China's QFII No Longer an Exclusive Club

TAIPEI ( TheStreet) -- When Hong Kong-based Value Partners Group announced this month it had won approval from China to trade in the yuan currency, leading to a coveted quota for investing in mainland capital markets, I realized what a difference 10 years makes.

If the same announcement occurred in 2003, news would have quickly traveled around the world about how the firm was blazing new trails into a booming, sought-after but largely exclusive market. That year China began offering qualified foreign institutional investor, or QFII, status to foreign firms.

However, the Hong Kong fund manager's deal comes at the same time as so many others it's hard to find anything new to say about its circumstances.

What's new is that, via the growing pile, common people have more access to Chinese markets and more choices in how to reach them.

According to official Chinese government charts, last year 72 companies got QFII status, up from 12 licenses handed out in 2003. The trend continues this year, with firms such as Investec Asset Management and UBS Global Asset Management receiving QFII licenses.

Quoting a report from the Web site of government-run China Central Television, the QFII program is "rapidly expanding" this year, with the total number of approved institutions rising from 22 to 229 over the program's history. In July, China also raised the total quota for qualified foreign investors from $80 billion to $150 billion. More opening is on the way, the TV report says.

"You've seen in the last eight or nine months a record number of foreign investors entering the securities market," notes Drew Bernstein, co-managing partner with Marcum Bernstein & Pinchuk, a New York audit firm with affiliations in China. Chinese officials, he says, "are clearly trying to create more investment dollars."

Chinese regulators had held back on foreign investment in the past to limit flows of assets in and out of the Communist country's command economy. Foreign investment still makes up a slim fraction of the overall amount in the country's capital markets and, according to one estimate, less than 10% are institutional investors from anywhere.

Still no single foreign investor can own more than 10% of a Chinese company's stock, nor can the total foreign share of a company's ownership exceed 30%.

Beijing is opening suddenly to QFII because it wants to "lure more long-term international financial institutions to the Chinese market," China Central TV adds. That mission would help reanimate China's A-shares while shooting money into a slowing economy, which is forecast to grow just 7.5% this year, down from the old days of 9% to 10% growth.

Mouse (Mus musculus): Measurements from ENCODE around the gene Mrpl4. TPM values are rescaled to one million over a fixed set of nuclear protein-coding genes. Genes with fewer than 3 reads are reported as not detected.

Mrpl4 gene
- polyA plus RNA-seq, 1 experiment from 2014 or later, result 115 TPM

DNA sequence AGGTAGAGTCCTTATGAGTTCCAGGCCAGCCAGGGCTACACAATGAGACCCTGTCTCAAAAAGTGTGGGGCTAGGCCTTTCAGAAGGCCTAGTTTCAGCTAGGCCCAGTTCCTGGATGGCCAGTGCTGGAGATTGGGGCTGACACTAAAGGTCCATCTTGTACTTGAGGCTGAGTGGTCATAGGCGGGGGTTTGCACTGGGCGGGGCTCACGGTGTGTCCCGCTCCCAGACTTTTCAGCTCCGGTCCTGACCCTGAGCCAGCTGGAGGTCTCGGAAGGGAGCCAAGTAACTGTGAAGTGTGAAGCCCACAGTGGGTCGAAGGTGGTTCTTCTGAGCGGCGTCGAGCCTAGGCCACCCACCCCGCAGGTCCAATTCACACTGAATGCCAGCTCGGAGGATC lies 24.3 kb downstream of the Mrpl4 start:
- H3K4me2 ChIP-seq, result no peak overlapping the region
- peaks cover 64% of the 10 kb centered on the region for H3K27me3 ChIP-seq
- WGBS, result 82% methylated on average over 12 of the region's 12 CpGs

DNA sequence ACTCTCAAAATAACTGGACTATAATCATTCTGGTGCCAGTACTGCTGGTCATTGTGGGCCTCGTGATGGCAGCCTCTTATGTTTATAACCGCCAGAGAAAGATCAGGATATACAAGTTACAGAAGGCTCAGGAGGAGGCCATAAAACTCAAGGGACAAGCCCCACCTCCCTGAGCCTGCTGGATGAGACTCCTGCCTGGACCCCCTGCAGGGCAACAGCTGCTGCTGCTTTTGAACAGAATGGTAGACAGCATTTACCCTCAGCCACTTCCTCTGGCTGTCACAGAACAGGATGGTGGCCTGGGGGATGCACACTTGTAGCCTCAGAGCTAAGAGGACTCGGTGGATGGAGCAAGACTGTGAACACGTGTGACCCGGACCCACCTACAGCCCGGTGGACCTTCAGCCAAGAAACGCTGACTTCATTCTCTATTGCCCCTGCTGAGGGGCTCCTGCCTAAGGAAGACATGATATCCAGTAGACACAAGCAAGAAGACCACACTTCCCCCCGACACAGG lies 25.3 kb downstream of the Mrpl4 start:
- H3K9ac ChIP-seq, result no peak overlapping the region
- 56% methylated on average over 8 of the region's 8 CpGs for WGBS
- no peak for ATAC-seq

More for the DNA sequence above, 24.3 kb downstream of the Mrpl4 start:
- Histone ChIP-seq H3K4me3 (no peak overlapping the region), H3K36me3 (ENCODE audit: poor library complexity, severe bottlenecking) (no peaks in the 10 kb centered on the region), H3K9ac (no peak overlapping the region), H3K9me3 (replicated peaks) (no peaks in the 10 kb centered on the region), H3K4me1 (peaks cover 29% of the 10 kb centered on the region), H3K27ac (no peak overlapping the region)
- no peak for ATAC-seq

But A-shares are ominously cheap. Veteran investors say Chinese stocks differ from their foreign peers because of poor transparency, inconsistent regulation and raw deals for minority shareholders. Still, the market is loaded with the big guns of Chinese firms, shares of which are sometimes perceived as paying lower mutliples.

Since QFII in China is hardly an exclusive club anymore, investors shopping for exchange-traded funds or other managed products must study harder before choosing who to hire or from whom to buy shares.

"The general consensus is that most investors are underweight in China because of the current capital restrictions, so there is already demand waiting for access to the China market that will jump at the chance to access A-shares," says Jay Jacobs, research analyst with Global X Management in New York.

Hong Kong is a valid place to shop. Players such as Value Partners are getting a particular boost because they belong to China's two-year-old RQFII scheme, where the "R" stands for renminbi. China hatched the scheme to internationalize its currency, and Hong Kong is the chief gateway for that cause.

Accordingly, since March the yuan program has begun easing up its rules. The regulations permit RQFII status for Hong Kong-headquartered firms -- some of the most knowledgeable about mainland China investment due to culture and geography -- as well as the Hong Kong offices of multinational corporation investors. RQFII investors are also now allowed to invest in whatever assets they please, no longer restricted mostly to fixed income as before.

Value Partners plans to apply later for investment quotas. "This process presents huge potential for the asset management industry in Hong Kong, a major offshore renminbi center and the focal point of capital flows," company CEO Timothy Tse says in a statement.

Venture capital and private equity funds in China would also keenly understand who's worth the investment, Bernstein notes. That hypothesis would favor QFII licensees such as IDG Capital Management, which received a $60 million quota a year ago. It has invested in Chinese superstars such as Baidu ( BIDU) and Ctrip ( CTRP).

But top-ranked foreign venture capital and private equity firms with interests in China are largely missing from the country's qualified investor list.

Investors can also study which companies have gone back for seconds after qualifying in the early days. Those names include Morgan Stanley ( MS), which received a $600 million quota in 2003 and $450 million in 2006 under an investment management company. Credit Suisse ( CS) is another case, with a $500 million quota in 2003 and another $400 million in 2008.

The appetite for more would suggest something has gone well.

At the time of publication the author had no position in any of the stocks mentioned.

Ralph Jennings is on LinkedIn.

This article was written by an independent contributor, separate from TheStreet's regular news coverage.

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